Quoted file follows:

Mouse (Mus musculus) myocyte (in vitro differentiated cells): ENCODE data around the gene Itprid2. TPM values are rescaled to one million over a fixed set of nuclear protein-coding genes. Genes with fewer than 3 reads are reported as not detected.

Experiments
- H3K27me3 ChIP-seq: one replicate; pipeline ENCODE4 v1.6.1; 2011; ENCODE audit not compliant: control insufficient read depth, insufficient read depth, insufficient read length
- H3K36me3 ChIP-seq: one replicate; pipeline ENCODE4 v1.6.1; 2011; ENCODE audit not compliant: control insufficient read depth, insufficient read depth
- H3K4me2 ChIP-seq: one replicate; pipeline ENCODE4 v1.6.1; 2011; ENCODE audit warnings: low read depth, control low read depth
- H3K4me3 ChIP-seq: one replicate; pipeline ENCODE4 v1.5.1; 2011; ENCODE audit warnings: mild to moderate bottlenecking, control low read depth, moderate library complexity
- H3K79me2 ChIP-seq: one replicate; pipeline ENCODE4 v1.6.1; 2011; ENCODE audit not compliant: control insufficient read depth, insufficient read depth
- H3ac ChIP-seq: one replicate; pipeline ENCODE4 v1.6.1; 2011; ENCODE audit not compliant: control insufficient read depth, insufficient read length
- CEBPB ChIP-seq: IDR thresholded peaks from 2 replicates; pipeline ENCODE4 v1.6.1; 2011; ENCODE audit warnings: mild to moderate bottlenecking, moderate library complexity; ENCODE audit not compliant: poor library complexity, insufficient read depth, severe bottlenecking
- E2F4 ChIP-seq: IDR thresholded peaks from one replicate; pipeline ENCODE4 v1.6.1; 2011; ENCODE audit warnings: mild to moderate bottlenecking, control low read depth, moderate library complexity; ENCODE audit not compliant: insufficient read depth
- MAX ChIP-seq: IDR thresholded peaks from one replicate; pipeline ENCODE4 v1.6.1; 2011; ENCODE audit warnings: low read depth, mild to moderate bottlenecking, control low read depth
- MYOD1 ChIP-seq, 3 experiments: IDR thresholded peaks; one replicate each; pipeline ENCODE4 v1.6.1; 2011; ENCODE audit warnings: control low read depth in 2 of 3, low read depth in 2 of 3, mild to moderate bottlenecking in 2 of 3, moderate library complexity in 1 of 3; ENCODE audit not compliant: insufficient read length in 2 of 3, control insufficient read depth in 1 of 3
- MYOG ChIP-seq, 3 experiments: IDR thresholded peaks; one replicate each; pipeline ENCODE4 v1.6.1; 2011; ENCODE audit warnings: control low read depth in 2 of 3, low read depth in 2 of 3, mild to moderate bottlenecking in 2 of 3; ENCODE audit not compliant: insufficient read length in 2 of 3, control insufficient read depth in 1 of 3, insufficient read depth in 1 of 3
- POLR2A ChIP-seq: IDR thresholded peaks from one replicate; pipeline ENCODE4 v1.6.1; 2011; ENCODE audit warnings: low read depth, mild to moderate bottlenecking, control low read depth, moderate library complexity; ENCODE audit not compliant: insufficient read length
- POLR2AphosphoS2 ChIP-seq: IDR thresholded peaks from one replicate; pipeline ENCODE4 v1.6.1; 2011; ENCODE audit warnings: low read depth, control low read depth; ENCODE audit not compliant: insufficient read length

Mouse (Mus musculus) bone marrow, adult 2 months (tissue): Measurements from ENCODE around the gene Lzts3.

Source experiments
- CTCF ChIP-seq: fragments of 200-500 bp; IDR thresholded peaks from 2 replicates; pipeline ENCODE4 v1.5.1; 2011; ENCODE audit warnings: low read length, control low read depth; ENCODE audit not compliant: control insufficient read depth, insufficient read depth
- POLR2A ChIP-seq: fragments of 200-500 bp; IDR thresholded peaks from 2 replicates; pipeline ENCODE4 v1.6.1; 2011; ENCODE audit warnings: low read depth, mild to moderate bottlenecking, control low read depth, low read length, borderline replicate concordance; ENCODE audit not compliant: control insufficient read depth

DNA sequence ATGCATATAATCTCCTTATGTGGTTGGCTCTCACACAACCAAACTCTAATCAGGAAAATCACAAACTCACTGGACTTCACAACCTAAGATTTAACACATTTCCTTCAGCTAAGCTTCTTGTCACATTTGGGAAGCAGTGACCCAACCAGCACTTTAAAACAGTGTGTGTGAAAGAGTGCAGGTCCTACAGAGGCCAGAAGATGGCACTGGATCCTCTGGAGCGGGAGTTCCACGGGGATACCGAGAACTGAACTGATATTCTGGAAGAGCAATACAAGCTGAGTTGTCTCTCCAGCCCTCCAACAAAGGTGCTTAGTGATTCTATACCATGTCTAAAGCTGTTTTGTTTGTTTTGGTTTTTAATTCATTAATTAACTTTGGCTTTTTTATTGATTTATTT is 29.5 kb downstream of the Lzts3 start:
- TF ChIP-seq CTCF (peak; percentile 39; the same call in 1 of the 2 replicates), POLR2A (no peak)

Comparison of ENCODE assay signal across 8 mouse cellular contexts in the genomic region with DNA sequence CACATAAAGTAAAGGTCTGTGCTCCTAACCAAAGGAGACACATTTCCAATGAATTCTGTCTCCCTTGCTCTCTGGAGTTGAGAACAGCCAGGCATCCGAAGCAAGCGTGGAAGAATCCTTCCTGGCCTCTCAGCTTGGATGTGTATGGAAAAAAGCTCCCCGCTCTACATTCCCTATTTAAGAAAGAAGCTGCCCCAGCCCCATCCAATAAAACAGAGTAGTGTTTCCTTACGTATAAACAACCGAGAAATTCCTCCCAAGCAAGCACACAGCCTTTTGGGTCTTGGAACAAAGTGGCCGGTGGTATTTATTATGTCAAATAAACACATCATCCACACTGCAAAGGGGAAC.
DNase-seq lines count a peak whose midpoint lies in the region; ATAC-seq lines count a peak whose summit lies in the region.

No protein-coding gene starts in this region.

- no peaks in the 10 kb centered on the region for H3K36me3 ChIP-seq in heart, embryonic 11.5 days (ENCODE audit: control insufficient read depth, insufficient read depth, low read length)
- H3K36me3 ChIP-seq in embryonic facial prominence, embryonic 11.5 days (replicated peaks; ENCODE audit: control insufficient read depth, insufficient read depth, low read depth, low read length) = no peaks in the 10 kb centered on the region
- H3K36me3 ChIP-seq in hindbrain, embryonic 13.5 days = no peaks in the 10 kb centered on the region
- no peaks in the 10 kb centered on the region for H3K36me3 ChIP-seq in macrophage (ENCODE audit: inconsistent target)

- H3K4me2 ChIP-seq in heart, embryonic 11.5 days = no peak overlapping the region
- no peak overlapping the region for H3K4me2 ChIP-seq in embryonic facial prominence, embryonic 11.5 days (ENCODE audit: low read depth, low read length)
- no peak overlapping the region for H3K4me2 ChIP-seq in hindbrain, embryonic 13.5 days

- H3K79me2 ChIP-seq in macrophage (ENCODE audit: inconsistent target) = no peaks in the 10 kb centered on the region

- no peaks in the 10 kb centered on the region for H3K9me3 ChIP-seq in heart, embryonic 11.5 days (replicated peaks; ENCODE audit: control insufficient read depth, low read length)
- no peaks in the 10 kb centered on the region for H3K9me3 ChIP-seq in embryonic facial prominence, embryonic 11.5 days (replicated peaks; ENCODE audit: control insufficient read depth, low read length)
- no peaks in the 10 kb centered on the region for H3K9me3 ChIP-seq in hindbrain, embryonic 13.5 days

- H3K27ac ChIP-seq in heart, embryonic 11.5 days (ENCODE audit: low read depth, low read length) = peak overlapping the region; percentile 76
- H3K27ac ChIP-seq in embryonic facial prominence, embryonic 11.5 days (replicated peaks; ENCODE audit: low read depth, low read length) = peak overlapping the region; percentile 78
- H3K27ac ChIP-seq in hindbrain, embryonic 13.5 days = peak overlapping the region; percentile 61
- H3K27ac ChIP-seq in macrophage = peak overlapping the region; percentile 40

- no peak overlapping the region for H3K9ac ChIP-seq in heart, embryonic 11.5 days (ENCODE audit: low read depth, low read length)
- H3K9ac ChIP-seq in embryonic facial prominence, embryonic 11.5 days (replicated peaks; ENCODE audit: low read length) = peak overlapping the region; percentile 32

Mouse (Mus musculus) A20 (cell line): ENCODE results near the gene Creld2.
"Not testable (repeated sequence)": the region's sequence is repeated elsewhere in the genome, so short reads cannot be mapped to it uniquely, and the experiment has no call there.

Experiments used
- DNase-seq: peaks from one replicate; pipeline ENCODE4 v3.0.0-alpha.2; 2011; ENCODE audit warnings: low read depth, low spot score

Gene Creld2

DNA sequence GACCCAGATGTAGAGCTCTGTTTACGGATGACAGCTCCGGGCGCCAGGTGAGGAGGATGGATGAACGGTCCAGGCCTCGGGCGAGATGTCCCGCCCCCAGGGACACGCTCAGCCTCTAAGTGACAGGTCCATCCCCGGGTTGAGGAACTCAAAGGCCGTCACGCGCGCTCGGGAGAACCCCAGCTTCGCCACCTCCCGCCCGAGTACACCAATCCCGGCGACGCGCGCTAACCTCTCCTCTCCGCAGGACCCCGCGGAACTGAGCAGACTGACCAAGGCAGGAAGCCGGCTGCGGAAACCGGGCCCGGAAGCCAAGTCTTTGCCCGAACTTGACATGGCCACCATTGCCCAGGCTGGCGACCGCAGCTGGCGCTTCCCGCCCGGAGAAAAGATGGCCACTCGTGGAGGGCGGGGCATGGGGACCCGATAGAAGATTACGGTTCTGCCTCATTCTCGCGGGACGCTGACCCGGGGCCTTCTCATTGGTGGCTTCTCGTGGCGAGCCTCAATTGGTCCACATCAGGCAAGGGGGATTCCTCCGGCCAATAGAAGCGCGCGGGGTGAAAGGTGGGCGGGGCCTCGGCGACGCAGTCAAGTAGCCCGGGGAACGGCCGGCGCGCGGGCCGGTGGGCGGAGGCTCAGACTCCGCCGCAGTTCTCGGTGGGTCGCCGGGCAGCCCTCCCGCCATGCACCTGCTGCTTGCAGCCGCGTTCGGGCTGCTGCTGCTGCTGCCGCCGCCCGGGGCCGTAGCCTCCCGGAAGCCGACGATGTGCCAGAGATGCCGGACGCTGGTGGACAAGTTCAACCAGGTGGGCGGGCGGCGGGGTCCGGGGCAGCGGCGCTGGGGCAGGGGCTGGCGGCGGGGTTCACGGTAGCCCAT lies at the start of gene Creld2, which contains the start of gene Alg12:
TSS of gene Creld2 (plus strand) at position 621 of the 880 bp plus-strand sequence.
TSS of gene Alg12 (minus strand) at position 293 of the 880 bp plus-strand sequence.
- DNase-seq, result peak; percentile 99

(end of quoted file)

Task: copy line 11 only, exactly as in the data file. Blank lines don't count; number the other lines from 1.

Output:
- MAX ChIP-seq: IDR thresholded peaks from one replicate; pipeline ENCODE4 v1.6.1; 2011; ENCODE audit warnings: low read depth, mild to moderate bottlenecking, control low read depth